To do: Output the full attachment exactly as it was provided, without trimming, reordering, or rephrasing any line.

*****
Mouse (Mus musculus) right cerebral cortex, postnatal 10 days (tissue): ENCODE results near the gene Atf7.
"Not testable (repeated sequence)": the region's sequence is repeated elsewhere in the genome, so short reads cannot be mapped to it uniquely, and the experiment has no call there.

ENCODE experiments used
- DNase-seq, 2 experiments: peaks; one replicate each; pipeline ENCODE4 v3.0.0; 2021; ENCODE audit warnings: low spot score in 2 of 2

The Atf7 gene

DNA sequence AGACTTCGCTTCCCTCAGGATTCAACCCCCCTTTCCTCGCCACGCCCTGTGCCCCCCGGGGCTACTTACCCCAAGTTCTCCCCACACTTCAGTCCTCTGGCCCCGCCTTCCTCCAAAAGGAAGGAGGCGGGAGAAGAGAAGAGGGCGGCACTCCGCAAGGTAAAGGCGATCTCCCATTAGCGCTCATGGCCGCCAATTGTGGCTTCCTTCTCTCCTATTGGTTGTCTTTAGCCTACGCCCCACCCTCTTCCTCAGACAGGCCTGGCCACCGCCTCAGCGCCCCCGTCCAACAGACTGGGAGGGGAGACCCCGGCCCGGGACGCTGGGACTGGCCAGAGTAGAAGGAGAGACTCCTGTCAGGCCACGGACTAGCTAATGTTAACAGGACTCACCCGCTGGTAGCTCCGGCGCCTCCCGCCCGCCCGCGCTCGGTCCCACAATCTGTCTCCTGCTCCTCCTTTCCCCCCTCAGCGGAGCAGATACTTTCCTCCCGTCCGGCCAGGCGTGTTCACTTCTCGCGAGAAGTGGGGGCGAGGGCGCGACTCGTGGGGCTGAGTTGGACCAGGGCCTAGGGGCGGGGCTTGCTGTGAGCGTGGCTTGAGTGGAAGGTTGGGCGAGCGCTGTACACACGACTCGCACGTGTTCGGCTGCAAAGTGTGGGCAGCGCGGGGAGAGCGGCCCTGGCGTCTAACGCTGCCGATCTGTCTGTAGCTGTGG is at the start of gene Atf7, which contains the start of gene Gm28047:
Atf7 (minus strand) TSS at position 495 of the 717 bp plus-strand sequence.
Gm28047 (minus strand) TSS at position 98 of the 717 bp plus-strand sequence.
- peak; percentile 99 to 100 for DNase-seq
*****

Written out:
Mouse (Mus musculus) right cerebral cortex, postnatal 10 days (tissue): ENCODE results near the gene Atf7.
"Not testable (repeated sequence)": the region's sequence is repeated elsewhere in the genome, so short reads cannot be mapped to it uniquely, and the experiment has no call there.

ENCODE experiments used
- DNase-seq, 2 experiments: peaks; one replicate each; pipeline ENCODE4 v3.0.0; 2021; ENCODE audit warnings: low spot score in 2 of 2

The Atf7 gene

DNA sequence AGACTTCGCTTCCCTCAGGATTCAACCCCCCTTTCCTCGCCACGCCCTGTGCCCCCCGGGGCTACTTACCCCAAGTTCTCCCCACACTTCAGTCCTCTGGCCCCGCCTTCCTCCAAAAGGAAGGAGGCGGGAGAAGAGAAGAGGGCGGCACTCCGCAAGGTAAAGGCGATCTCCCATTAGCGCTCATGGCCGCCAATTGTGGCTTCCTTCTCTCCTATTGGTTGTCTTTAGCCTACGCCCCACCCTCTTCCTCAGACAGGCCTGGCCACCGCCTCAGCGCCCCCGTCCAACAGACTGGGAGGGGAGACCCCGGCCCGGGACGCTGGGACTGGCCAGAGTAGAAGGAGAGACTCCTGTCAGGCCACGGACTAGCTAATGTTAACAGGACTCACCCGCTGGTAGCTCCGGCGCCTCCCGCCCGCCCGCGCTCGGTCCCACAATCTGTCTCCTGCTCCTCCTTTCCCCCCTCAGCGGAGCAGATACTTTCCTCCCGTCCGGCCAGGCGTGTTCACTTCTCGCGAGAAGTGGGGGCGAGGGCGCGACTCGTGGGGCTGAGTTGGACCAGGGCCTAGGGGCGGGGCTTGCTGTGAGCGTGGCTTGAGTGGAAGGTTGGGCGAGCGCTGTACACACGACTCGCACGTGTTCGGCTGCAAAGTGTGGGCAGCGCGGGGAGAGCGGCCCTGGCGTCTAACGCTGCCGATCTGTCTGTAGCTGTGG is at the start of gene Atf7, which contains the start of gene Gm28047:
Atf7 (minus strand) TSS at position 495 of the 717 bp plus-strand sequence.
Gm28047 (minus strand) TSS at position 98 of the 717 bp plus-strand sequence.
- peak; percentile 99 to 100 for DNase-seq